Thankyou to a small team of Caldecott Association members who joined us for another productive Archive Week, arriving on Sunday the 8th and leaving on the evening of Wednesday the 11th, just before the start of the England/Croatia game in Russia. Apparently the roads became fairly clear as match-time approached.
We still haven't counted up the numbers, but at least one oral history recording transcript was completed, and inroads made into three more. Cataloguing issues with photographs were sorted, some snags in past scanning discovered and corrected, at least 200 scans were added to the digital storage system, a query from Dorset Life magazine was responded to (look forward to an article on Hyde House, near Wareham, where the Caldecott Community lived between 1941 and 1947), a major website riddle was solved, and box-listing was begun for the entirety of the SA/CA (Societies and Associations/Caldecott Association) Collection, with some re-boxing thrown in for good measure.
The only sad news for the PETT team was learning of the death last year of Ley Melrose, the Caldecott housemother whose interview Craig recorded in 2010 for the "Therapeutic Living With Other People's Children" project:
"I was born in 1930, and it was just when the unrest, [prior to] the Spanish Civil War was getting to its height. The war didn't break out until about three years later, but it - I do remember hearing gunshots. I mean I was very, very small, but by three years I remember the gunshots and the sort of general atmosphere of something not right. I suppose I picked it up from my parents. My father decided that it wasn't very safe to be staying in Madrid, so we moved from Madrid, went up to Santander, and caught a boat to England, Southampton. I thought we were going to stay in England, but in fact we ended up in Gibraltar..." [HLF/CAL/020].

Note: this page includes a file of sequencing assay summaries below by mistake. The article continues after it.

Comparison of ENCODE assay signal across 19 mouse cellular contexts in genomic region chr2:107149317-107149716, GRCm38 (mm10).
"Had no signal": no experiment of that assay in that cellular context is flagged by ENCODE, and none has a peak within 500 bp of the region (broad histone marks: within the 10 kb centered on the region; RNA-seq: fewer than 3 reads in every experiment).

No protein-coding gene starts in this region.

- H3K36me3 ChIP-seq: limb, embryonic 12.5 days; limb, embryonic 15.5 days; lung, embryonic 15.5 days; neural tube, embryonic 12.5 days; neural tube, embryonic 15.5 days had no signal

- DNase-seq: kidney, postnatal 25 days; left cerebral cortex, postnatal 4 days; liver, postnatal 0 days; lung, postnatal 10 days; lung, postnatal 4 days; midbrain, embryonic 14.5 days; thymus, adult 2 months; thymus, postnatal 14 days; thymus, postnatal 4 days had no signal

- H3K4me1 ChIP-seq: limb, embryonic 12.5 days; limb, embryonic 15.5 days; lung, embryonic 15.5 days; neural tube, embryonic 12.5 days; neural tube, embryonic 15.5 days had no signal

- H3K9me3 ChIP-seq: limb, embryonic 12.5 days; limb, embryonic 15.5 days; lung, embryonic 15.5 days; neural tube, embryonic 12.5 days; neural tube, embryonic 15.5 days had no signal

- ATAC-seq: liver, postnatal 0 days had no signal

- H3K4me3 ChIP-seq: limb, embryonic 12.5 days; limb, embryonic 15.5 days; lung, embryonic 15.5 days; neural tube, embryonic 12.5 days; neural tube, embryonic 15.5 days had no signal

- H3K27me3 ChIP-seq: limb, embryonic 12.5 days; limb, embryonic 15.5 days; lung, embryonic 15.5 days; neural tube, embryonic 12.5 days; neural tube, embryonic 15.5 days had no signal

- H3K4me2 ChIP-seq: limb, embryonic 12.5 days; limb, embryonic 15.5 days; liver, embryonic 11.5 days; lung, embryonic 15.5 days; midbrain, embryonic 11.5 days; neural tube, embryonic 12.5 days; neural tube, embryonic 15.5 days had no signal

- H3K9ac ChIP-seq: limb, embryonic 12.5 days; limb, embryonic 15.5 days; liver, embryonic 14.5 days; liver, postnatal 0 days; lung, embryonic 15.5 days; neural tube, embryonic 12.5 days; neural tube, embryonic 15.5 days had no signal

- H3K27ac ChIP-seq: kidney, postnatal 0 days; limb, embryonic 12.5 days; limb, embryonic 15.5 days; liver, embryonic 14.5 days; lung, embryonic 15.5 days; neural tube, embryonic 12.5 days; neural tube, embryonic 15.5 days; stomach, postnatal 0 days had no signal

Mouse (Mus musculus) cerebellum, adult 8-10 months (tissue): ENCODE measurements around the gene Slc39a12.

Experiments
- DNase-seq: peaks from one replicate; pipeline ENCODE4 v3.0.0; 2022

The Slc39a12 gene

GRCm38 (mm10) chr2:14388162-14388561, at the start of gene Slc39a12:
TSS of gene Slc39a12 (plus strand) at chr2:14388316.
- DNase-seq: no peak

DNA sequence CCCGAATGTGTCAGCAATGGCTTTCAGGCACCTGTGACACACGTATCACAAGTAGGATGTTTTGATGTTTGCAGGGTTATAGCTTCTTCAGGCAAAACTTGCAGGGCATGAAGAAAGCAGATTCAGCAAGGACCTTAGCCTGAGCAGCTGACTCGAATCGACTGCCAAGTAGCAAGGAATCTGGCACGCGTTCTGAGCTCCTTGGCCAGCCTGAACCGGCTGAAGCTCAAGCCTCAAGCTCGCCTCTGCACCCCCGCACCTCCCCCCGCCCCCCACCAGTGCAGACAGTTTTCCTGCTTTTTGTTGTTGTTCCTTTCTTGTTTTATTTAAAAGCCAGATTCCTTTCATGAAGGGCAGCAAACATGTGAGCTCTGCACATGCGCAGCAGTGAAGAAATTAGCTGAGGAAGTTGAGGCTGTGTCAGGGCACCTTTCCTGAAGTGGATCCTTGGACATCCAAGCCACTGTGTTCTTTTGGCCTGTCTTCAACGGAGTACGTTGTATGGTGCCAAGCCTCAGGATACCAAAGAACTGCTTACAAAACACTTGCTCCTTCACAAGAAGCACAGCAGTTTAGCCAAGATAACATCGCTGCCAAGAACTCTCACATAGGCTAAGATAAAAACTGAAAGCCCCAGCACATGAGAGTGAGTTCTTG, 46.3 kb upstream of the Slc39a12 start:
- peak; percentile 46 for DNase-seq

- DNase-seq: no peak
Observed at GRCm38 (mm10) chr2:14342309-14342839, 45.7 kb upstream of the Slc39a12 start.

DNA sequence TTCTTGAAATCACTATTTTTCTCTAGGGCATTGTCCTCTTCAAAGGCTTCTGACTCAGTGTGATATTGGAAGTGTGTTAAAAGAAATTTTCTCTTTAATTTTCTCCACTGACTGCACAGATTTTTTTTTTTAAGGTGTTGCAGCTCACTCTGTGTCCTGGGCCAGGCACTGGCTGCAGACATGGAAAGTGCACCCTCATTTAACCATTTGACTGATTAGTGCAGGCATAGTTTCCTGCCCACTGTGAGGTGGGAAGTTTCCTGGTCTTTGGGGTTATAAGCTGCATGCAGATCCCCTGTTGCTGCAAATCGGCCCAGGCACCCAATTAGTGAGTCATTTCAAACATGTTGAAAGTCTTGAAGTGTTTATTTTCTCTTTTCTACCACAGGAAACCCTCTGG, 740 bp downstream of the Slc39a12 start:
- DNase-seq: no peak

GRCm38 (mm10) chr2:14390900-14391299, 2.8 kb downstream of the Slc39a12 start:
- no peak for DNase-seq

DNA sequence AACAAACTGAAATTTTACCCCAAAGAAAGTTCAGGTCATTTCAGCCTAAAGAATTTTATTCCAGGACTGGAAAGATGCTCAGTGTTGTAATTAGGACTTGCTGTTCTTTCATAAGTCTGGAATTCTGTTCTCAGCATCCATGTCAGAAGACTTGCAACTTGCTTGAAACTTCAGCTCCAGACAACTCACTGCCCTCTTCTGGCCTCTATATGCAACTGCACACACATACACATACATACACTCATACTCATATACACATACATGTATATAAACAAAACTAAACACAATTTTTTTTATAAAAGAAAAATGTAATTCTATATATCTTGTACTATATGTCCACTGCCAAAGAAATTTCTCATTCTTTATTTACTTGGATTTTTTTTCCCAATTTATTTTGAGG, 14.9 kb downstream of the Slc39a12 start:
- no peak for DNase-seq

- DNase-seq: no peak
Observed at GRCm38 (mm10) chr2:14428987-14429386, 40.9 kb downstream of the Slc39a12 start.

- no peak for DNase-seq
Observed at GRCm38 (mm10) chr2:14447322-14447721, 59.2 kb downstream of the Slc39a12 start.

Ley gave us six 8mm films she made while she was at Caldecott in the 1950s, which were then digitised; between snow, water, sand, trees and home made swords, they show how very differently childhood was regarded, and survived; and perhaps something of why Caldecott children from that era appear to have such a secure sense of place and balance. The interview tells us something about the extraordinary people who were drawn to living and working at the Caldecott Community, and gave their lives to the children.
Among the photographs scanned were three from the John Brown Collection featuring Ethel Davies [for more of those, with unknown children and an unknown dog, see here]. One of our favourite surprises of the week was the fragment of a photograph preserved on the back of one of these: a small group of cows, long passed into history.
And Jean Costello - "Moley" - brought another lovely and light-filled painting;
"All that you have done for us all at PETT has just been so important to us and for me in particular the recordings were a way to talk about childhood experiences which generally have never been spoken about before and I have learnt a lot about Therapeutic Communities which I had never heard of before." Moley (Jean Costello)
Meanwhile, Gill Cook began her morning, before the Archive doors opened, weeding, and feeding the hippo (photographs by Barry Northam):
Apparently it has become a Caldecott tradition to have photographs taken with Hippo.
And people worked: Doors open and fans going (photographs not by Barry Northam; he has a genuinely good camera!).
Eileen and Gill, transcribing
Barry problem solving and scanning; Eileen transcribing; archive boxes accumulating